Billboard magazine, the entertainment industry publication, traces its roots to outdoor advertising. In the beginning, late last century, the rag catered to the buyers and suppliers of billboard posters, "hawking the claims of patent medicines and announcing the circus was coming to town," as The Denver Post put it in an article coinciding with the weekly's 100th anniversary. Billboard got its start as the aptly-named Billboard Advertiser, the brainchild of William H. Donaldson and James F. Hennegan, two printers' sons looking to foster a sense of community among advertisers and printers. Their magazine presumably filled the, mm, bill, first appearing on November 1, 1894. It ran eight pages and cost a dime.
In 1867, a nationwide painting and posting service for outdoor advertisers was founded in New York. Not so coincidentally, that same year, New York City's elevated railroad system (the El) began operating, providing ample high-traffic space for out-of-home advertising. The trade became serious, if not yet respectable, when The International Bill Posters Association of America was founded in St. Louis in 1872. The group's monthly journal, the Bill Poster, duked it out with Billboard until the former's demise in 1931.
A Sticky Matter
According to eller media, an outdoor advertising buying service, a 'directional signage bulletin' ("Seven miles to Ethel's Diner") in a Nebraska cornfield may cost just $200 a month. But put up a decent-sized billboard in Times Square and you're out almost 150.000 clams a month, and you'd have to sign a multi-year contract. Leave a little room in your budget for the glue: A standard-sized building-side vinyl bulletin or billboard will need approximately 200 gallons of the stuff, we are told.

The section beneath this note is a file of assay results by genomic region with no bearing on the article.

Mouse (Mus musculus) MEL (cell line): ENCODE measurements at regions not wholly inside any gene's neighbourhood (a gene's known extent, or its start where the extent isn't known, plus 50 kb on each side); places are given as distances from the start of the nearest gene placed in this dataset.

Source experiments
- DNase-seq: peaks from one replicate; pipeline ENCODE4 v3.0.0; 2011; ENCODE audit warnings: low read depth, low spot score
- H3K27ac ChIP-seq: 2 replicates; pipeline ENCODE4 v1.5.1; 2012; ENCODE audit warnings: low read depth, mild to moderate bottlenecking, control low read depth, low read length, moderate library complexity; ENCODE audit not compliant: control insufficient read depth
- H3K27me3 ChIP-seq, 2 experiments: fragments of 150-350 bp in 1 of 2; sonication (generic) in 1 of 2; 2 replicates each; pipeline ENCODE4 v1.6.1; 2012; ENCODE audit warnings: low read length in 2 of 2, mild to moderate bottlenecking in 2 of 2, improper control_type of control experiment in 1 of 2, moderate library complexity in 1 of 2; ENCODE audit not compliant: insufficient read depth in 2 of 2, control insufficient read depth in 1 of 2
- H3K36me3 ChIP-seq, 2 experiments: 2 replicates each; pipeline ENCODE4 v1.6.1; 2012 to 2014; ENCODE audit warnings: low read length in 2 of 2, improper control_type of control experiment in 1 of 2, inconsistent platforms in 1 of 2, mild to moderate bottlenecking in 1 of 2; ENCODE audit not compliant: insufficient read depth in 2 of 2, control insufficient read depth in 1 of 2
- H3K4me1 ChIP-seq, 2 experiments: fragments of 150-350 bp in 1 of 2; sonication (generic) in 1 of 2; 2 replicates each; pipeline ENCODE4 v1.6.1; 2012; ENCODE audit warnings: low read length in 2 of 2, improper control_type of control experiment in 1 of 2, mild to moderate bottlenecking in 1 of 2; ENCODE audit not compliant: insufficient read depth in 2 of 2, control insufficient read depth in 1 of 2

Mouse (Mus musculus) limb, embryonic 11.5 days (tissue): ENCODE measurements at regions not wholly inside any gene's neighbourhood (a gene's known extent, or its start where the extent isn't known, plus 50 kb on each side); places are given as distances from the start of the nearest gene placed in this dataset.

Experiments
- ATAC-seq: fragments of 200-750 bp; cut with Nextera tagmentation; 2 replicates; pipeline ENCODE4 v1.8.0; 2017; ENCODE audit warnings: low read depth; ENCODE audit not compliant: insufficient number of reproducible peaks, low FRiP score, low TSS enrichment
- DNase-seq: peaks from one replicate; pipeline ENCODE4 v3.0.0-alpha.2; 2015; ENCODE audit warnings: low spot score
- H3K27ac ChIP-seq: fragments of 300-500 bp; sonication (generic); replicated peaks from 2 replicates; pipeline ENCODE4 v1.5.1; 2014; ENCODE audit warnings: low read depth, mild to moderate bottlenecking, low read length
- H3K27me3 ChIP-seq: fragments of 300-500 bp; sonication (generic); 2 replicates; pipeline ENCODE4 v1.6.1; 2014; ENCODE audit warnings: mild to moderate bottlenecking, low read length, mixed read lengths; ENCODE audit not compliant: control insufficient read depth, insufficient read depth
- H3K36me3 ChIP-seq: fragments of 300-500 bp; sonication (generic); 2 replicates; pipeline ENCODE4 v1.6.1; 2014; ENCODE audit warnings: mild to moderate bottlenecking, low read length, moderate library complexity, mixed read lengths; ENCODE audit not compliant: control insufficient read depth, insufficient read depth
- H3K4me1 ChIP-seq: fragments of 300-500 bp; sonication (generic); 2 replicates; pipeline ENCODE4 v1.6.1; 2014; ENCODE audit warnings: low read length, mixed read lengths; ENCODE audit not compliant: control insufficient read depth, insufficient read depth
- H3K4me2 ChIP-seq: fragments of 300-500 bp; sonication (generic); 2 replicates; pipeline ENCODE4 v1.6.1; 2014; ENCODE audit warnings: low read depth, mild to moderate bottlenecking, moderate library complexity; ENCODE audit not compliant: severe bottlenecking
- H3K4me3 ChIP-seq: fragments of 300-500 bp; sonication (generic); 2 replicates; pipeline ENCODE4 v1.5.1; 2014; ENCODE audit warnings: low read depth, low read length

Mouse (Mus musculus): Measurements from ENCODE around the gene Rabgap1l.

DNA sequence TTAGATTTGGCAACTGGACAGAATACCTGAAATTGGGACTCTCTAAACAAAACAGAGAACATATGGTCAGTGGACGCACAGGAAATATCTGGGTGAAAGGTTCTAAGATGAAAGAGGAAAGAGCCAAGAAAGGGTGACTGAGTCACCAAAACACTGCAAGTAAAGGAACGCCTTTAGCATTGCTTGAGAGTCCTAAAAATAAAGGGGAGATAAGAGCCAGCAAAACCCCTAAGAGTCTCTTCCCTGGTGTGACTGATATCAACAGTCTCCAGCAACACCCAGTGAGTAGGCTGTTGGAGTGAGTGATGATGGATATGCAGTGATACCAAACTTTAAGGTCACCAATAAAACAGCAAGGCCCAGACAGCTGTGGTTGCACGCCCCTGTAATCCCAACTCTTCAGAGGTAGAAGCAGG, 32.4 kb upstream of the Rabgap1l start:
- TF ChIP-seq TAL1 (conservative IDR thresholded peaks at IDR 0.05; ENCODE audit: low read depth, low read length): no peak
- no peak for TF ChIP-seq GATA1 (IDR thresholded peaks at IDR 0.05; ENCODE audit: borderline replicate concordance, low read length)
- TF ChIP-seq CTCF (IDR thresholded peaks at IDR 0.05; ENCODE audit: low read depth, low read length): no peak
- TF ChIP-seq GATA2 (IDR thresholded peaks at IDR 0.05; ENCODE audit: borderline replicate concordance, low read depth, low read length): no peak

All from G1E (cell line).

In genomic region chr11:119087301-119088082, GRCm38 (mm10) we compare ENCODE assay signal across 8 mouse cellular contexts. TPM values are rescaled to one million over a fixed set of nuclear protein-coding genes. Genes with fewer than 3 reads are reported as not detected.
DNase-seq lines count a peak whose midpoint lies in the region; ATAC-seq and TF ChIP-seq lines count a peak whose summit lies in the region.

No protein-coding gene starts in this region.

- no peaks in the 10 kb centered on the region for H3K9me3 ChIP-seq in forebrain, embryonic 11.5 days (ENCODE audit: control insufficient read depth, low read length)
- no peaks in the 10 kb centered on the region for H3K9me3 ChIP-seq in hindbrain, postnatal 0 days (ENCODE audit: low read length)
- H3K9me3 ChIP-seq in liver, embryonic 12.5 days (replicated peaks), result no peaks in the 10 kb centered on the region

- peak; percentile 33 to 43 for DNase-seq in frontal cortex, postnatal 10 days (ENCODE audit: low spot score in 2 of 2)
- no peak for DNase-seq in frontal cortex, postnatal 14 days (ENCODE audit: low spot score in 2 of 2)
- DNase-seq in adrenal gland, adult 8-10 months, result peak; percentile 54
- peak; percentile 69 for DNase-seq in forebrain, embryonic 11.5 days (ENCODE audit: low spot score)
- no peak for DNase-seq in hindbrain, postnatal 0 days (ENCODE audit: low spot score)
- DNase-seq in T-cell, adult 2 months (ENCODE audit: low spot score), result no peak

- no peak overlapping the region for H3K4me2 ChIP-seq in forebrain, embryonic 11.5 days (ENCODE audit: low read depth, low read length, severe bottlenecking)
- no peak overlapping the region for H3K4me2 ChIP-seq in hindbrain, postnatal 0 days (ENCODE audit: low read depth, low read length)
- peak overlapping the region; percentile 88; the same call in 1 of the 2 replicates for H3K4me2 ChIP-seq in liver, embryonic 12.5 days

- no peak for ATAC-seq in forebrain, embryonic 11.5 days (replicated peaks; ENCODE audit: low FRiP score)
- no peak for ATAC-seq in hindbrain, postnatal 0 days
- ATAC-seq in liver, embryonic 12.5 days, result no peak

Tequila Mocking Board
April marks a new Cliff Freeman & Partners outdoor campaign for Hornitos tequila, a Mexican staple touting itself as "Real Mexican." For four hours a day in Los Angeles, San Diego and San Francisco, a mariachi band will play alongside a billboard, serenading the drink's heritage.
Thankfully, the agency abandoned an idea for ads showing Mexicans illegally crossing the U.S. border, and labeling those images "Real Mexican." But that doesn't mean the Freeman folks can't have a poco of fun with this account.
Other Hornitos outdoor ads will feature "Real Mexican Dirt," a "Real Mexican Bean," (there's no word on whether or not it jumps) and "Real Mexican TV." There are plans to buy the rights to a Mexican soap opera or game show and run the